Board member Robert Frisch called Gauthier’s amendment “a step in the right direction,” saying it “certainly sends a message to the public that it’s a matter that we are paying close attention to.”

Board member Alfred Williamson cast the lone vote against Gauthier’s amendment. He said he agreed with her premise, but suggested simply prioritizing more funding within the budget for the Office of Equity and Cultural Proficiency.

Wiliamson said he would vote against the amendment “on the basis that we don’t need to ask for $100,000 more that we’re not going to get,” a reference to the likelihood the county executive will make some reductions in the amount of total funding requested from the county.

He and several other board members have encouraged their colleagues, throughout the current school year, to develop a budget in line with the revenues HCPS has received from the county and state in the past, not make a request that is $15 million to $20 million more than the current budget.


Canavan submitted a proposed operating budget to the board last December that was $20.1 million more than the $446 million the board adopted for the current fiscal year in June 2017. Nearly $15.5 million of that new funding would cover the final year of a three-year negotiated agreement between the school board and the Harford County Education Association, the local teachers’ union, of two steps on the salary scale and a 2 percent COLA each year to correct years of lagging instructional salaries.

Canavan’s budget requests a $24.8 million increase in county funding to $263.5 million, about 56.5 percent of total revenue.

The FY19 budget is Canavan’s last. She plans to retire June 30 after five years leading the Harford school system.

The board adopted the full spending package in a 6-3 vote. Williamson, along with Frisch and Jansen Robinson, voted against it. Student representative Matthew Resnick also voted against it, but his vote was not included in the final total, because the law does not give the student member a full vote on budgetary matters.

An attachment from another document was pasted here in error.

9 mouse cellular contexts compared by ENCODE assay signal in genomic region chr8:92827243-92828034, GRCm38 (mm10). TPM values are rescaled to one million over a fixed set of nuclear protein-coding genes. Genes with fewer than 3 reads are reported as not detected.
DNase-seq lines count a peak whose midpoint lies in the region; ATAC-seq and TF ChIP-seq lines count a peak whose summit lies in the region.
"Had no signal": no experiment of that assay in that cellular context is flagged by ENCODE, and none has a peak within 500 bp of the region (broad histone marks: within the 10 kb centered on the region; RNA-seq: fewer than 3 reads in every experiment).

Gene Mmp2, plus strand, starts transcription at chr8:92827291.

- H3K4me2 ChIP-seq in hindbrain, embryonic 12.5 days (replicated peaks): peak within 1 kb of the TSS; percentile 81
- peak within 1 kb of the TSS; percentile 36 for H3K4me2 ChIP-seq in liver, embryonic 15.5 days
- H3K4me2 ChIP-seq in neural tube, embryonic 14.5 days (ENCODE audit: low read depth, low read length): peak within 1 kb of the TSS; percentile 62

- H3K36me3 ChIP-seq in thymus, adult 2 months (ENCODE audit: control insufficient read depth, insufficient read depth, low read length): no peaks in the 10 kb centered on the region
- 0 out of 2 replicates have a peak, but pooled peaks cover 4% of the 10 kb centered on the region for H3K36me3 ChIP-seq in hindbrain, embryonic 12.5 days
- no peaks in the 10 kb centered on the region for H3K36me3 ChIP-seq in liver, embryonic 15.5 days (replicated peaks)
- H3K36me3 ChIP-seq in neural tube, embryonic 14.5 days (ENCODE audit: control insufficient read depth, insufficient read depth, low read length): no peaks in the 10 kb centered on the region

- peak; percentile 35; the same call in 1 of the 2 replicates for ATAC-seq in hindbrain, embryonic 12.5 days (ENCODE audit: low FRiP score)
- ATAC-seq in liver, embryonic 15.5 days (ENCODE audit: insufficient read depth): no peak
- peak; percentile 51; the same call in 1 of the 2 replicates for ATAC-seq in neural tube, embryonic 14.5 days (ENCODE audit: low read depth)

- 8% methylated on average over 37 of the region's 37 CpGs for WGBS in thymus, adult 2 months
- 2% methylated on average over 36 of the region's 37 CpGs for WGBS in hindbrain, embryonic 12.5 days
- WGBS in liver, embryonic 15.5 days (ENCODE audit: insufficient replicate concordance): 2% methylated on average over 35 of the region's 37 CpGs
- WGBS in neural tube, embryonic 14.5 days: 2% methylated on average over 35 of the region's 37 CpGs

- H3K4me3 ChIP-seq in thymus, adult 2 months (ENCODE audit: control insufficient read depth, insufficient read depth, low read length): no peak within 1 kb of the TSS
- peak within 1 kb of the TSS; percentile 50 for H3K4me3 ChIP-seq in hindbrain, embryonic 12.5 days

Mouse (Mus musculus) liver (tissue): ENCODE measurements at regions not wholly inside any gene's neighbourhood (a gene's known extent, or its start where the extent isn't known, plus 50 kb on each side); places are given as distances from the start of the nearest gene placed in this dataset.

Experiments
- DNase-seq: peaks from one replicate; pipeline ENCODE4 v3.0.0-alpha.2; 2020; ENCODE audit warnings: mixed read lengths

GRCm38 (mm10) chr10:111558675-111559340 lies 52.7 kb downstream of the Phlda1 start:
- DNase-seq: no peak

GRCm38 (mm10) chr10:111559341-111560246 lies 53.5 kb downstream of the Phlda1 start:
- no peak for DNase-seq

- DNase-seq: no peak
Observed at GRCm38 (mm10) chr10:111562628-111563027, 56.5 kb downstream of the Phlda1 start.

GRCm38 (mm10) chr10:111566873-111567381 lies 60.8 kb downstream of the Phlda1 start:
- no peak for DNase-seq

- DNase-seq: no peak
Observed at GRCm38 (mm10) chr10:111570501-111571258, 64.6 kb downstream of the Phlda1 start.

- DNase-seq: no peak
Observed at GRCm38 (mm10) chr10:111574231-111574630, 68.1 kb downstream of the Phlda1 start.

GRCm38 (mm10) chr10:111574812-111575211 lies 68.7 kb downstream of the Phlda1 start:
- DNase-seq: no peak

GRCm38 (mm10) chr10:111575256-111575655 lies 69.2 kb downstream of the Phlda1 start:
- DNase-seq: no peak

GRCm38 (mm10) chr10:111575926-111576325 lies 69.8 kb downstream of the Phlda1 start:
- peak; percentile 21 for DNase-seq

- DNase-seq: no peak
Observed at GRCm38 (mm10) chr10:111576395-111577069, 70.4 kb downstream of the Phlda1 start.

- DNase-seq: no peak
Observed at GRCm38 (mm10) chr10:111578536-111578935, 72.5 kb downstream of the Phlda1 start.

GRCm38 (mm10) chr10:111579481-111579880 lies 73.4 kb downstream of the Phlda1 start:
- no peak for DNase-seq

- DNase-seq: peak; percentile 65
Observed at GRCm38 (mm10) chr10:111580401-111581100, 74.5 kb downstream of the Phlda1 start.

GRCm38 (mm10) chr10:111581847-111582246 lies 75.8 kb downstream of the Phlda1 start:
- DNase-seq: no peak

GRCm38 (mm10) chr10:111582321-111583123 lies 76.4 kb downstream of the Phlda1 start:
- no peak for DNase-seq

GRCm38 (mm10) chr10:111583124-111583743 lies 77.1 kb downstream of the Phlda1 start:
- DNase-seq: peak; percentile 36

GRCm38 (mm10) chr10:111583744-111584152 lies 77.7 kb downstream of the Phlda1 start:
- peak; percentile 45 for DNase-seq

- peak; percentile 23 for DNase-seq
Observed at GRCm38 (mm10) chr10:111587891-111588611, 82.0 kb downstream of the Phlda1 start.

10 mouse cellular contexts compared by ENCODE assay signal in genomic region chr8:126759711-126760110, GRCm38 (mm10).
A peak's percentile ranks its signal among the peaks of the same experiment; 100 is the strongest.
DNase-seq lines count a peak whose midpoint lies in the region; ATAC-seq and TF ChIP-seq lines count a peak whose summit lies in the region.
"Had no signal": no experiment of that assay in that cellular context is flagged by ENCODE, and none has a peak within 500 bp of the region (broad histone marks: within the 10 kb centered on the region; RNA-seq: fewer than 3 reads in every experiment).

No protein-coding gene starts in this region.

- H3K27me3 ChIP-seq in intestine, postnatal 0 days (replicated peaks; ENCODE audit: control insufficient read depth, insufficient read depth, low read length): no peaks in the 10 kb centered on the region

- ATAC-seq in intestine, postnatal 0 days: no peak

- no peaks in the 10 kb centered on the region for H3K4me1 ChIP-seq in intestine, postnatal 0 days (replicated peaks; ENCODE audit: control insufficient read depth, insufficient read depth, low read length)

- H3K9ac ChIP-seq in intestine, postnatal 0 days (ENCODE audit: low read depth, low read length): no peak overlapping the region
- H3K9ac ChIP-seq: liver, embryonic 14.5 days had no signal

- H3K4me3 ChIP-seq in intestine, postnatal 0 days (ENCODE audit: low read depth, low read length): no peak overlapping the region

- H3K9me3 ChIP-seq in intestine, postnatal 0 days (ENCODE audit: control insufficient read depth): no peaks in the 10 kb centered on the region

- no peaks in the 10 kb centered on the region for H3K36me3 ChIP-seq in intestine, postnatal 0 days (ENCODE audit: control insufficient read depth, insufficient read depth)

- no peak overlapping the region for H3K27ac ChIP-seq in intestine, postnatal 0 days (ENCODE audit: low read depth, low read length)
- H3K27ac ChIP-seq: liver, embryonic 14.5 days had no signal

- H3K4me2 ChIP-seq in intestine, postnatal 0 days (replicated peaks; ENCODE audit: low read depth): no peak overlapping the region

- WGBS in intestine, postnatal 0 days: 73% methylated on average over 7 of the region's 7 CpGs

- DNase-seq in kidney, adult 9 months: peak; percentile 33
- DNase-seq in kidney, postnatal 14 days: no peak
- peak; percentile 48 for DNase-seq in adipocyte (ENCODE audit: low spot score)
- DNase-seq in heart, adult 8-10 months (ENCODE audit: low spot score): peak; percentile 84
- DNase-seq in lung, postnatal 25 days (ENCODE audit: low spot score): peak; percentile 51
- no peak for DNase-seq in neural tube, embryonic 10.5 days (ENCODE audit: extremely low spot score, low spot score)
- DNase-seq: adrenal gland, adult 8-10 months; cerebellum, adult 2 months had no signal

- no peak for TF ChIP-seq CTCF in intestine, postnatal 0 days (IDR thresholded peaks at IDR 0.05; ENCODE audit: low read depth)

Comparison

The superintendent also defended funding for instructional facilitators after Frisch introduced an amendment to eliminate their positions.

Instructional facilitators work with students, teachers and administrators to improve student performance, but there have been calls in past years to eliminate those jobs and put the funds toward classroom positions.

“Everyone likes to think that their job is important, and it is, but ultimately you do have to make decisions somewhere along the line and when faced with making choices you have to decide that some positions are more important than others,” Frisch said.

He said he made the amendment based on concerns expressed by staff at “all levels of the school system” and from his constituents. He said many parents are concerned about large class sizes.

Frisch said he wants to focus funding on preserving classroom teacher positions and creating opportunities to hire more teachers “to do things that we need to support students in the classroom.”

Canavan, as well as several board members, said the instructional facilitator positions have been up for debate in prior budgets. The number of positions has been cut over the years — board President Joseph Voskuhl recalled when they were in every elementary, middle and high school — and those remaining work 10 months a year rather than 12, resulting in a significant reduction in pay, according to the budget staff.

Board member Jansen Robinson suggested finding a “middle ground.”

“Let’s find a different vehicle, let’s find a different way to provide that service,” he said.


Frisch’s motion to remove the facilitators positions failed, 5-4; Voskuhl, Vice President Laura Runyeon and members Nancy Reynolds, Joseph Hau and Thomas Fitzpatrick voted against it. Frisch, Gauthier, Williamson and Robinson voted for it.